Counter-Currents/The Cost of Modern Sentiment

The Cost of Modern Sentiment

WE are rising dizzily and fearlessly on the crest of a great wave of sentiment. When the wave breaks, we may find ourselves submerged, and in danger of drowning; but for the present we are full of hope and high resolve. Forty years ago we stood in shallow water, and mocked at the mid-Victorian sentiment, then ebbing slowly with the tide. We have nothing now in common with that fine, thin, tenacious conception of life and its responsibilities. We do not prate about valour for men, and domesticity for women. A vague humanity is our theme. We do not feel the fastidious distaste for repulsive details which made our grandparents culpably negligent. All knowledge, apart from its quality, and apart from our requirements, now seems to us desirable. Taste is no longer a controlling force. We do not, if we can help it, look "that jade, Duty,"—I use Sir Walter Scott's phrase, and he knew the lady in question better than do most men,—squarely in the face; but we speak well of her behind her back, which is more than Sir Walter did. To hear us talk, one would imagine that she never cost a pang.

The sentiment of to-day is social and philanthropic. It has no affiliations with art, which stands aloof from it,—a new experience for the world. It dominates periodical literature, minor fiction, and serious verse; but it has so far given nothing of permanent value to letters. It is in high favour with politicians, and is echoed loudly from all party platforms. It has unduly influenced our attitude toward the war in Europe, and toward our defences at home. It is a force to be reckoned with, and to be controlled. It is capable of raising us to a better and clearer vision, or of weakening our judgment and shattering our common sense. If we value our safety, we must forever bear in mind that sentiment is subjective, and a personal thing. However exalted and however ardent, it cannot be accepted as a scale for justice, or as a test for truth.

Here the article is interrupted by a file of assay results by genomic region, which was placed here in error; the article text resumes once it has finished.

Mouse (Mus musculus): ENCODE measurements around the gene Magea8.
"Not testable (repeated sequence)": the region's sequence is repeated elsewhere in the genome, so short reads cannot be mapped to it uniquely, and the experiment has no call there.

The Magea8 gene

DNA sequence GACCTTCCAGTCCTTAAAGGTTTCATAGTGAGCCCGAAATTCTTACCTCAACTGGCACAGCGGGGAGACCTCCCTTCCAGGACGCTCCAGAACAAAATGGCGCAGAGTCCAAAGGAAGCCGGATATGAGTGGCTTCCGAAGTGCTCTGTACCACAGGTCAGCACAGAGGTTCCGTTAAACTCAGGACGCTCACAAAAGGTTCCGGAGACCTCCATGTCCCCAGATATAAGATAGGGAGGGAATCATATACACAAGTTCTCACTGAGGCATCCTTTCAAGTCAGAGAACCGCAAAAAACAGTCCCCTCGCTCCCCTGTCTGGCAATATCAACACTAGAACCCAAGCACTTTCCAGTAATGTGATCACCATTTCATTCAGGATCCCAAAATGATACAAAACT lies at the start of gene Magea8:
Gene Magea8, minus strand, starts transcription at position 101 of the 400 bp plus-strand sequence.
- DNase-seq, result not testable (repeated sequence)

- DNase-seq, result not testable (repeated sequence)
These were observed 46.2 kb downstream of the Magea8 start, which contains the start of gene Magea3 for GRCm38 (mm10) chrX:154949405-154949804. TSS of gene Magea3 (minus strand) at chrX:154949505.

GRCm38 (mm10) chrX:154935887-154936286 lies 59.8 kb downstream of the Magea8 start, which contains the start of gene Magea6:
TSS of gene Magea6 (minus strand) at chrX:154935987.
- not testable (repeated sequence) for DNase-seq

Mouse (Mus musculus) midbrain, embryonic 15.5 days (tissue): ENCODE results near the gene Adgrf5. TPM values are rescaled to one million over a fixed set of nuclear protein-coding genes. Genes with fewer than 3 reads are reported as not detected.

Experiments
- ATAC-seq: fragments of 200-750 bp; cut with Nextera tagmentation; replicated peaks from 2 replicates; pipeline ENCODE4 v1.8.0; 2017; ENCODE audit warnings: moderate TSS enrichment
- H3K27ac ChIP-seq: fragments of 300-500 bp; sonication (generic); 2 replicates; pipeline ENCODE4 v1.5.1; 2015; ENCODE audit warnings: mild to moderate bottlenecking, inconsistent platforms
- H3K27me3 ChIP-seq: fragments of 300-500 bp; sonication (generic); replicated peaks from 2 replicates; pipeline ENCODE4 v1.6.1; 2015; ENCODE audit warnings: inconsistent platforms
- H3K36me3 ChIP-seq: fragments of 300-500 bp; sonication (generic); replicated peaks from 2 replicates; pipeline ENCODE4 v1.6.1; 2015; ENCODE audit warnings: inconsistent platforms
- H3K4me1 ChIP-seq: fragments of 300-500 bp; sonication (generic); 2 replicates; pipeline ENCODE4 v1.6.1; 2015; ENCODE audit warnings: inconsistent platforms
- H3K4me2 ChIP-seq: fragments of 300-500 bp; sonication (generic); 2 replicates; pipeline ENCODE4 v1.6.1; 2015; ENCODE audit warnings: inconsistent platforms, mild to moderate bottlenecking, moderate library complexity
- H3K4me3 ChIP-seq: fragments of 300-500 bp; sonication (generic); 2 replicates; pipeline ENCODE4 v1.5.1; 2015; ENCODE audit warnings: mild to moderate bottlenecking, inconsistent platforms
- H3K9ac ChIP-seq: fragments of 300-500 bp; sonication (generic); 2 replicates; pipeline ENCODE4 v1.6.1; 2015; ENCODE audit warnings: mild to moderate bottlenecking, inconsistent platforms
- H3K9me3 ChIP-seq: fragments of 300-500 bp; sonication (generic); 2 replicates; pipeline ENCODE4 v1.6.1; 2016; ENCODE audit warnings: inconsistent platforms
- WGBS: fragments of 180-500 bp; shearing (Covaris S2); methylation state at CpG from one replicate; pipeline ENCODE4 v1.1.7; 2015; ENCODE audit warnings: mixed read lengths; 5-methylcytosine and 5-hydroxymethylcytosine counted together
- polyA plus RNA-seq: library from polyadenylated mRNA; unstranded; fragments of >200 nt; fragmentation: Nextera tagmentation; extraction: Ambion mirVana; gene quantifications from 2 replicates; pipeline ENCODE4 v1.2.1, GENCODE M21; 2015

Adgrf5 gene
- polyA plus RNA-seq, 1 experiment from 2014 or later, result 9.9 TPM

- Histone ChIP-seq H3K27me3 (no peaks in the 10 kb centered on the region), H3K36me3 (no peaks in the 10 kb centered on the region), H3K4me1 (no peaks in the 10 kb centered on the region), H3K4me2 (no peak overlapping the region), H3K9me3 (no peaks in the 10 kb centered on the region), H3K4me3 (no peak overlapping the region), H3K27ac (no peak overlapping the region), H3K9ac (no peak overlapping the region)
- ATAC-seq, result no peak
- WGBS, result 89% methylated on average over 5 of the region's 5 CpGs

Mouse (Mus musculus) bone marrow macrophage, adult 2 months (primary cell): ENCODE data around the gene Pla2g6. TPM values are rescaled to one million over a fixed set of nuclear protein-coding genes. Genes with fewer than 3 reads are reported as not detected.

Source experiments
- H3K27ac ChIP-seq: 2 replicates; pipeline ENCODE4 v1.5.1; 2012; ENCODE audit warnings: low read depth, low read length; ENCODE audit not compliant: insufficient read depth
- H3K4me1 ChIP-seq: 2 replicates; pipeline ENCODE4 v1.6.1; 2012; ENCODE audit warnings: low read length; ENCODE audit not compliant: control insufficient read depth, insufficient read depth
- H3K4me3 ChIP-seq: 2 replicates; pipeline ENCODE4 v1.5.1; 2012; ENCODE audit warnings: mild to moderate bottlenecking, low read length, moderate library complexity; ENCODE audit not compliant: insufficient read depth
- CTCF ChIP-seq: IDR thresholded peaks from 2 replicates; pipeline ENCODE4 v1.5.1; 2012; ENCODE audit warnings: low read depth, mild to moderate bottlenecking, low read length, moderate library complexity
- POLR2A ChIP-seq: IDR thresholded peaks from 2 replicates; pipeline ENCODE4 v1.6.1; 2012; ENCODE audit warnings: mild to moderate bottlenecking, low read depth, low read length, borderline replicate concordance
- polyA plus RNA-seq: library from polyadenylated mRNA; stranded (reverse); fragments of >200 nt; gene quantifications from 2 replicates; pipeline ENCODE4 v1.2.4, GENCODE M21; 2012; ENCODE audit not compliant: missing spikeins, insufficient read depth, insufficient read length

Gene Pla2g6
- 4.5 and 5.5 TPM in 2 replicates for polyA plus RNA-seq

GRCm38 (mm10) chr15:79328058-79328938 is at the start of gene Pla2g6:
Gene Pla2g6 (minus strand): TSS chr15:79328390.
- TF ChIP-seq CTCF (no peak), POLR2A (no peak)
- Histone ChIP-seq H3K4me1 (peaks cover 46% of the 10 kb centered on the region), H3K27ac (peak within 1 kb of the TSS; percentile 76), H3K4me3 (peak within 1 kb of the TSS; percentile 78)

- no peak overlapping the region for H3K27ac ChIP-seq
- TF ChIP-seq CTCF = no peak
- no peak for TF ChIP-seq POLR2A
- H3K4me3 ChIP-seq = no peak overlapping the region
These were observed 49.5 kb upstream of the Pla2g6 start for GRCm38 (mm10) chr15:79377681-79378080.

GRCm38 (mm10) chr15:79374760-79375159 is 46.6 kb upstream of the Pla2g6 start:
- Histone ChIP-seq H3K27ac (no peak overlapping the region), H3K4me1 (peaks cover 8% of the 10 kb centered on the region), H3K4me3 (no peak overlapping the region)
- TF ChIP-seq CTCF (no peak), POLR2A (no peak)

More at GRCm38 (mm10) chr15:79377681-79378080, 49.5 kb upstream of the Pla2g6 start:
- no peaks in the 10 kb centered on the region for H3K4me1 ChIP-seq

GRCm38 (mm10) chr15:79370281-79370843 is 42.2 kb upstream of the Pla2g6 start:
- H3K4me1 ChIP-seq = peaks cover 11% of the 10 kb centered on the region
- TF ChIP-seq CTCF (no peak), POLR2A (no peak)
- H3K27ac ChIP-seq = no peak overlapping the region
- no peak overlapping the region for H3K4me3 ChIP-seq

The issues with which our modern sentiment chiefly concerns itself are the conditions of labour, the progress of women, the social evil, and—for the past two years—the overwhelming question of peace and war. Sometimes these issues are commingled. Always they have a bearing upon one another. There is also a distinct and perilous tendency toward sentiment in matters political and judicial; while an excess of emotionalism is the stumbling-block of those noble associations which work for the protection of animals. It is profoundly discouraging to read in the accredited organ of an American humane society an angry protest against Vilhjalmur Stefansson's being permitted the use of Eskimo dogs on his Arctic explorations, because, forsooth, when he went hungry, the dogs went hungry too, and because their feet were hurt by the ice. The writer (a woman) reminds us that these dogs (like all other animals) are not "free agents"; and she calls upon public opinion and law to rescue them. We hear about the "long arm of the law," but it would be a giant stretch that could reach Stefansson in his ice fields. "Men who do such things," she affirms, "are not heroes of the highest type; and, anyway, when you have found or explored the North Pole or the South Pole, what can you do with it?"

This query is hard to answer. Perhaps no explorer wants to do anything with the Poles; but just leave them as they are, uncolonized for the present. They are not the only things in the world which have no commercial value. But if Stefansson is not a hero, of what stuff are heroes made, and where shall we look to find one? And with all Europe crying out in its agony of pain, is it worth our while to worry over a few dogs, who are doing, under hard conditions, the work they are fitted to do?

The same journal insults the intelligence of its readers by printing a wild rhapsody of Mrs. Annie Besant's, apparently under the illusion that it can be accepted as an argument for vegetarianism. I venture to quote one particularly mad paragraph as an illustration of the unplumbed depths to which emotional humanitarianism can descend:—

"The killing of animals in order to devour their flesh is so obviously an outrage on all humane feelings, that one is almost ashamed to mention it in a paper that is regarding man as a director of evolution. If any one who eats flesh could be taken to the shambles, to watch the agonized struggles of the terrified victims as they are dragged to the spot where knife or mallet slays them; if he could be made to stand with the odours of the blood reeking in his nostrils; if there his astral vision could be opened so that he might see the filthy creatures that flock round to feast on the loathsome exhalations, and see also the fear and horror of the slaughtered beasts as they arrive in the astral world, and send back thence currents of dread and hatred that flow between men and animals in constantly refed streams; if a man could pass through these experiences, he would be cured of meat-eating forever."

Now, when one has belonged for many years to the society which printed this precious paragraph, when one has believed all one's life that to be sentient is to possess rights, and that, not kindness only, but justice to the brute creation is an essential element of decent living, it is hard to be confronted with unutterable nonsense about astral currents and astral visions. It is harder still to be held indirectly responsible for the publication of such nonsense, and to entertain for the thousandth time the weary conviction that common sense is not a determining factor in humanity.